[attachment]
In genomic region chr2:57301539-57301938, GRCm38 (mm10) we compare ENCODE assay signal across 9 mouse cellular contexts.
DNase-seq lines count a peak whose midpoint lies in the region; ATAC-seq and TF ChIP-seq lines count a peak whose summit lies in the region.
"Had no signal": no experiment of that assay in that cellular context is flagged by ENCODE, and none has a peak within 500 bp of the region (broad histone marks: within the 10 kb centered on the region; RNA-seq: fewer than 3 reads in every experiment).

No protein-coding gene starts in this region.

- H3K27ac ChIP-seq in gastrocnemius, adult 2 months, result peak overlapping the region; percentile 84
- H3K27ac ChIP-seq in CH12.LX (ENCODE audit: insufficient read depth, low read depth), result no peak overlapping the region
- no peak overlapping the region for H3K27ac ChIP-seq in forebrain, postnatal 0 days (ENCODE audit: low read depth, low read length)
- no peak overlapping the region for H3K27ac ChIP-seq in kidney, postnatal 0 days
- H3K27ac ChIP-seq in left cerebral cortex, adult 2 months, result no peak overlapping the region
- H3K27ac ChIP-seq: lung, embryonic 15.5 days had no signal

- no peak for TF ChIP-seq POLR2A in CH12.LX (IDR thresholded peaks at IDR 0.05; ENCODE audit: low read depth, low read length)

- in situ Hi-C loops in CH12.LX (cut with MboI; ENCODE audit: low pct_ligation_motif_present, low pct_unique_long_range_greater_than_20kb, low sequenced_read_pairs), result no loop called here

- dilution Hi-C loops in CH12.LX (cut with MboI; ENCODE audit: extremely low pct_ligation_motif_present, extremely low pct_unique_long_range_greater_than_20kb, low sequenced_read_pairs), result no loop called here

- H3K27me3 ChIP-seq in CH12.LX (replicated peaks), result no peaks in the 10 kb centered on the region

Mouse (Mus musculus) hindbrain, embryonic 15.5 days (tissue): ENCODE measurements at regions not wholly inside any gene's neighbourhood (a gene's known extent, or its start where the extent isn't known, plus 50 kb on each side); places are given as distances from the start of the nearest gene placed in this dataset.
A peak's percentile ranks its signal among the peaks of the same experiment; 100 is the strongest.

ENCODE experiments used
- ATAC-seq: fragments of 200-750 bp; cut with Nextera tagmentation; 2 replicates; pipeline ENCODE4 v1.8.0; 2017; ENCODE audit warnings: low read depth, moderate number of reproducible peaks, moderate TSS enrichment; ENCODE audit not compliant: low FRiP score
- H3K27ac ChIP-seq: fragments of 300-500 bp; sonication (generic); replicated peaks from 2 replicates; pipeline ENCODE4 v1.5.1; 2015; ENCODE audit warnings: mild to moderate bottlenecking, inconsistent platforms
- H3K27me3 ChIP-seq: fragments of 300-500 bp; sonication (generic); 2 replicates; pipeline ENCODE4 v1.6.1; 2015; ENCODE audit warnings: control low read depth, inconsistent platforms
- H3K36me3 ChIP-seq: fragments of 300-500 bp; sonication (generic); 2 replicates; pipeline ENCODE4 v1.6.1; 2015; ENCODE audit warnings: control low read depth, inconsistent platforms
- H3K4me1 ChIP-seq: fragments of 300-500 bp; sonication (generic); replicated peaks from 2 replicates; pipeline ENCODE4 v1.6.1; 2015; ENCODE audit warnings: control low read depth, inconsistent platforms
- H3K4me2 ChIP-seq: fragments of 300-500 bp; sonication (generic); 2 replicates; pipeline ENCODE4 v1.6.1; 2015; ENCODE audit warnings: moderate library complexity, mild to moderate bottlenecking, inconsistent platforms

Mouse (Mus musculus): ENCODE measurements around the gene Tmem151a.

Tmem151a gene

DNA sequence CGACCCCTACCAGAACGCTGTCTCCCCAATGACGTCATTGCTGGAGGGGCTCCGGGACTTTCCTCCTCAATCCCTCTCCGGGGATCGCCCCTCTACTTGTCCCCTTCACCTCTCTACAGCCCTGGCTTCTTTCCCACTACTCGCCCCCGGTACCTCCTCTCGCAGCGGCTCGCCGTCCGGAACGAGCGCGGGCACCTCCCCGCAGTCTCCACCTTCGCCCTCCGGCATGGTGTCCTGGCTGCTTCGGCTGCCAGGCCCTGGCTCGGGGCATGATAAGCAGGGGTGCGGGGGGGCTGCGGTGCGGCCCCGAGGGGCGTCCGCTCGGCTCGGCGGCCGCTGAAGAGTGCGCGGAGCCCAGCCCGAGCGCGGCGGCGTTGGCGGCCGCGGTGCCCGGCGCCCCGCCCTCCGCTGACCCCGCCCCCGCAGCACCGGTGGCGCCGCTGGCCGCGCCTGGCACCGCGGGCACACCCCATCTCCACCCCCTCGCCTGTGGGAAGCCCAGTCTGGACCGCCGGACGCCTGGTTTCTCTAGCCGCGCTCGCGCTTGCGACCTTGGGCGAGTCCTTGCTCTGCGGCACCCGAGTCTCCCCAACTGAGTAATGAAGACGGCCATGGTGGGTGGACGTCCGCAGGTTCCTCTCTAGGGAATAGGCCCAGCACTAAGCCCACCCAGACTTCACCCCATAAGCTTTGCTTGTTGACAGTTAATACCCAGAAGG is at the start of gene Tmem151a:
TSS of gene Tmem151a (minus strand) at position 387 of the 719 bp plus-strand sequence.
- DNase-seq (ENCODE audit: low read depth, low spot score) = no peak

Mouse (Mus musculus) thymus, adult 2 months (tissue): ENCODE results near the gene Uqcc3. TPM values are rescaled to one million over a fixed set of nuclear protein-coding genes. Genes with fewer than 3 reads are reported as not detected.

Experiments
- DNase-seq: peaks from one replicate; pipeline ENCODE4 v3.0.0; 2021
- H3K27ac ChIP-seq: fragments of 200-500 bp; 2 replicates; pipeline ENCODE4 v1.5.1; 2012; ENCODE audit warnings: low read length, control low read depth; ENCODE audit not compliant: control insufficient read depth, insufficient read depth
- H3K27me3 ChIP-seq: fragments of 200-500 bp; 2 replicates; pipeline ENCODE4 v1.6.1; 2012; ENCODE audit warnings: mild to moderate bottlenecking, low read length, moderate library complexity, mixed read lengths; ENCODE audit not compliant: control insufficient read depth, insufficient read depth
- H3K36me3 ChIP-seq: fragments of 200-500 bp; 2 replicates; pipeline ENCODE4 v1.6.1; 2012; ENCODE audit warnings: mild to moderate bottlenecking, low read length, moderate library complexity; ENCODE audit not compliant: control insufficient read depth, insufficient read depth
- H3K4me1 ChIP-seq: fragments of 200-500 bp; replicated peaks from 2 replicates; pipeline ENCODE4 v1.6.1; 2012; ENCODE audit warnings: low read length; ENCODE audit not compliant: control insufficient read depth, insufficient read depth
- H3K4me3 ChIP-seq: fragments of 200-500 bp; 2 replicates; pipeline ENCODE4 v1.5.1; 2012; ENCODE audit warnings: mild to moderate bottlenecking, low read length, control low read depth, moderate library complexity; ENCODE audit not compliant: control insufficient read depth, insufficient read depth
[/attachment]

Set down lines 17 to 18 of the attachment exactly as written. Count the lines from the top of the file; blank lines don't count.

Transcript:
ENCODE experiments used
- ATAC-seq: fragments of 200-750 bp; cut with Nextera tagmentation; 2 replicates; pipeline ENCODE4 v1.8.0; 2017; ENCODE audit warnings: low read depth, moderate number of reproducible peaks, moderate TSS enrichment; ENCODE audit not compliant: low FRiP score